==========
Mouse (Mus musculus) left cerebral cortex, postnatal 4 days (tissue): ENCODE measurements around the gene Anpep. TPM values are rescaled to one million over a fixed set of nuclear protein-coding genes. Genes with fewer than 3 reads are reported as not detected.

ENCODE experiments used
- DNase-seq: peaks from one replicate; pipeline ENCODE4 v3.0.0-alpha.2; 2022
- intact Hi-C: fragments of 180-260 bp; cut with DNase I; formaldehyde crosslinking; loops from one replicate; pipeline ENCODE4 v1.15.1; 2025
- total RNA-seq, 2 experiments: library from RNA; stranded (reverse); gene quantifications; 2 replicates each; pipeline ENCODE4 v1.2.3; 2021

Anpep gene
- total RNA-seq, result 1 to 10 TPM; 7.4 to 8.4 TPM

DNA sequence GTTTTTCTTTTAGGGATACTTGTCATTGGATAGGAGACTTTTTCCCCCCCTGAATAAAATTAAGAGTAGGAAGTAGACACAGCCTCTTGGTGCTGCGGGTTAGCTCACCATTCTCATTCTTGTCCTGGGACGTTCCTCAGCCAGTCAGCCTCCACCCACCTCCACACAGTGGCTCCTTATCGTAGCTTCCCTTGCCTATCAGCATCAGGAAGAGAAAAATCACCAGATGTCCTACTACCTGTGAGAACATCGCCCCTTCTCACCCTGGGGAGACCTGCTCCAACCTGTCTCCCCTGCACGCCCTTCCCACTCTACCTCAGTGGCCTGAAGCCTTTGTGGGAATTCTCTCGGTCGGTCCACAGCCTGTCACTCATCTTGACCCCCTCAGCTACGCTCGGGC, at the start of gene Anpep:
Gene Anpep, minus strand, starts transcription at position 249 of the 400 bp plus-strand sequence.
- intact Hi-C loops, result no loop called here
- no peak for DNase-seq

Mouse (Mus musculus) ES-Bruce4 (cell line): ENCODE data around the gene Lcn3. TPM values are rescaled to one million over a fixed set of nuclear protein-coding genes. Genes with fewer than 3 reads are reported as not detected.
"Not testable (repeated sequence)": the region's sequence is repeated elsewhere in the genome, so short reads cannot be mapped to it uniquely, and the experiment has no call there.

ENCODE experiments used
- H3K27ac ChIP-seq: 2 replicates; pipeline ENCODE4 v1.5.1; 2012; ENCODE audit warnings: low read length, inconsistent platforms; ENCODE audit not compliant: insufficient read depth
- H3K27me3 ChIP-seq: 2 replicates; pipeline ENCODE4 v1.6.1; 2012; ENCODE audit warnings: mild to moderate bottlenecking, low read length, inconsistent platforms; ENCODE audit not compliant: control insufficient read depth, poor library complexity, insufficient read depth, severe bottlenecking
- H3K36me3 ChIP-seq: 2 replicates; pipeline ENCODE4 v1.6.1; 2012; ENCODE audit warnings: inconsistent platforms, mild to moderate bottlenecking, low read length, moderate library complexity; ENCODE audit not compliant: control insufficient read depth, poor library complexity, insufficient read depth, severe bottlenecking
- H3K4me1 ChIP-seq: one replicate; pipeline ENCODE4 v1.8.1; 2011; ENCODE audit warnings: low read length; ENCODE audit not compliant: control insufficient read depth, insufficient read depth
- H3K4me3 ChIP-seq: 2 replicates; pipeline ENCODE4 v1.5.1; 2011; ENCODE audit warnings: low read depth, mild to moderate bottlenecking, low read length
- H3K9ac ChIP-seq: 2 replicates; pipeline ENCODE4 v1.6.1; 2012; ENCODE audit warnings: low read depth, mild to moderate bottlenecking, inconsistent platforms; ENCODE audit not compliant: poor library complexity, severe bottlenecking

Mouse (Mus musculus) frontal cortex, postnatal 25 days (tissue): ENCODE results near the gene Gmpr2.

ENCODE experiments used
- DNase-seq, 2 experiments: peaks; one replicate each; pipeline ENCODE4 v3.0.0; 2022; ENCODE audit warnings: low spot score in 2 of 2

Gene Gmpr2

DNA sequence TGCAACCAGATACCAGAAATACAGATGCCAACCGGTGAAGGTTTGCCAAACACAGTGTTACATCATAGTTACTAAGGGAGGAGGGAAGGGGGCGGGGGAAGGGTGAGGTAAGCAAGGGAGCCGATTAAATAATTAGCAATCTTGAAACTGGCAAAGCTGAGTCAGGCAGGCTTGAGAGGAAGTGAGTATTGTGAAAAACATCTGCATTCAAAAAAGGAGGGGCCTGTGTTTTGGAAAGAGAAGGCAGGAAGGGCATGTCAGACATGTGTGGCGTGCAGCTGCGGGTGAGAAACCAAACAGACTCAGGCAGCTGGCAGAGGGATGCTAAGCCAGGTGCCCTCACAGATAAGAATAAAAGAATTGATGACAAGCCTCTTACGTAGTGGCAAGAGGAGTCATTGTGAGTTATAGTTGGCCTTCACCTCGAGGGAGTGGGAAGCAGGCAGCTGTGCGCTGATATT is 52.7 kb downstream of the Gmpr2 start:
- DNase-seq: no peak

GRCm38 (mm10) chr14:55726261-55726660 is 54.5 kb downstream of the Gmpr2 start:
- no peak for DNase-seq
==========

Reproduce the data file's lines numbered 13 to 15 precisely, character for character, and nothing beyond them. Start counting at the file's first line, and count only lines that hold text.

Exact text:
"Not testable (repeated sequence)": the region's sequence is repeated elsewhere in the genome, so short reads cannot be mapped to it uniquely, and the experiment has no call there.

ENCODE experiments used
- H3K27ac ChIP-seq: 2 replicates; pipeline ENCODE4 v1.5.1; 2012; ENCODE audit warnings: low read length, inconsistent platforms; ENCODE audit not compliant: insufficient read depth